This wasn’t what coach Terry Walsh wanted, even though he wouldn’t admit it. India came into the Incheon Asian Games as one of two favourites along with hosts South Korea. As it now turns out, the potential final before the tournament began will be a semifinal.
And rusty India have reasons enough to feel worried. Even though they have had an edge over Korea in their recent meetings (India comfortably defeated them 3-0 at the World Cup), playing them in front of their home crowd in a knockout tie will be a completely different story.
The Sardar Singh-led Indian team lost 1-2 to Pakistan in a tense game last week at the Seonhak Hockey Stadium, which resulted in them finishing second in their Pool. India, who last won a gold in the 1998 Bangkok edition under Dhanraj Pillay’s captaincy, are once again looking for a top finish to gain a direct entry into the 2016 Rio Olympics.
However, a lot of concerns lie in all departments of their game. Their defense is still not steady in the face of speedy thrusts and the weakness was evident against a skillful Pakistan side in their opening game. Walsh also lamented the lack of a ‘livewire’ approach and the midfield has still not exercised the authority required at this level.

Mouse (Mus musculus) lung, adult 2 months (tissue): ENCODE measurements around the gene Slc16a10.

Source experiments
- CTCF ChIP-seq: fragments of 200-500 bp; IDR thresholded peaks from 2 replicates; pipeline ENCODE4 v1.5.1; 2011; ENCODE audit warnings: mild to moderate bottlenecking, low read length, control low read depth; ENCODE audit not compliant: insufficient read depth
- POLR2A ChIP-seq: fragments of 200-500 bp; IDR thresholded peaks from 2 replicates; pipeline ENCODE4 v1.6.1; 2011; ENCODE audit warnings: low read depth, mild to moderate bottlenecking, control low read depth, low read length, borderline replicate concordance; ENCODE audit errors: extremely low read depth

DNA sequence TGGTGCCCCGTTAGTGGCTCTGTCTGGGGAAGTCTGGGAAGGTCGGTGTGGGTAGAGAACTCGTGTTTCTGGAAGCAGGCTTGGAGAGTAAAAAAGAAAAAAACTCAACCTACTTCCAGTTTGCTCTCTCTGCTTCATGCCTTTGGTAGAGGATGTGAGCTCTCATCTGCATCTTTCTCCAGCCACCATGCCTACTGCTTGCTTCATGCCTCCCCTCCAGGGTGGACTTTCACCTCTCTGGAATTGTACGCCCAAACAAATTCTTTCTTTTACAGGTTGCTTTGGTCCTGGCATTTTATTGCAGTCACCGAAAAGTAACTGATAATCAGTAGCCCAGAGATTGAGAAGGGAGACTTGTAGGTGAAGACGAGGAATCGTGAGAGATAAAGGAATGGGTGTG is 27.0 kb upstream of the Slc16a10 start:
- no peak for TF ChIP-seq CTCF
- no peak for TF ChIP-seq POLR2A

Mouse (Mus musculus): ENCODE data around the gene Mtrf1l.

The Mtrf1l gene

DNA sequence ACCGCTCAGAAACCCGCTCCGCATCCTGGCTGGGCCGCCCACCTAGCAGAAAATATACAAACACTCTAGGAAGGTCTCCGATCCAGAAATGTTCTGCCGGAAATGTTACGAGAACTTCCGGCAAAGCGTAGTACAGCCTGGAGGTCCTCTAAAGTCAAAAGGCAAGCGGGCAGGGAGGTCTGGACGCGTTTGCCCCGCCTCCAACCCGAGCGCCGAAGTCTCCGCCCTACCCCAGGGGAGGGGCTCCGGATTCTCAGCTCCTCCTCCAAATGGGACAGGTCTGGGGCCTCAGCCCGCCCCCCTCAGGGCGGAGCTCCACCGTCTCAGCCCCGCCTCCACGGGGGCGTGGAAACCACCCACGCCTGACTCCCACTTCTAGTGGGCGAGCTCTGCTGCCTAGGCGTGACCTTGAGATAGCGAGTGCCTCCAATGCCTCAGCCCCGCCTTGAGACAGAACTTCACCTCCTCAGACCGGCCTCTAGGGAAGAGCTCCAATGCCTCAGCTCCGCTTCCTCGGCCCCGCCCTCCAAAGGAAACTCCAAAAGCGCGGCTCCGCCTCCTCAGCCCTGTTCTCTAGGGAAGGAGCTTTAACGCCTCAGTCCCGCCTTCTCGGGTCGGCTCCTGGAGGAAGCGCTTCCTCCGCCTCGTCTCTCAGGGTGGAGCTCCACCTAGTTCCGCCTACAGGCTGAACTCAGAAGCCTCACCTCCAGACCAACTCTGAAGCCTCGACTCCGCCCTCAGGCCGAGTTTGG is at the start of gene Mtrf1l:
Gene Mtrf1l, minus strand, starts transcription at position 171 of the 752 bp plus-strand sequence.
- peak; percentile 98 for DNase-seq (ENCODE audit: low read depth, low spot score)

The fact that SV Sunil, Chinglensana Singh, Danish Mujtaba and Birendra Lakra have just one field goal each to their respective credit even after playing against minnows like Oman and Sri Lanka tells its own tale.
Walsh, however, downplayed the concerns and insisted that the team was getting its ‘processes’ right and did not read too much into the performances so far.
“We have achieved our first target for the competition and are now entering the crossover matches of the tournament. Playing South Korea at their home is a serious challenge for us,” Walsh said. “We will need high-quality ball handling and decision-making in the game. We must match their urgency and physical strength. Our target now is to out-perform the hosts,” the Australian said.
The two teams go into the match with a history of evenly-fought contests in the Asian Games with India enjoying a slender advantage, having won 2-1 in the 3rd/4th match to win bronze at the 2010 Guangzhou Games and drawing 1-1 at the 2006 Doha Games. They have also faced off in the final twice, 1998 and 2002, with both the teams emerging champions once each.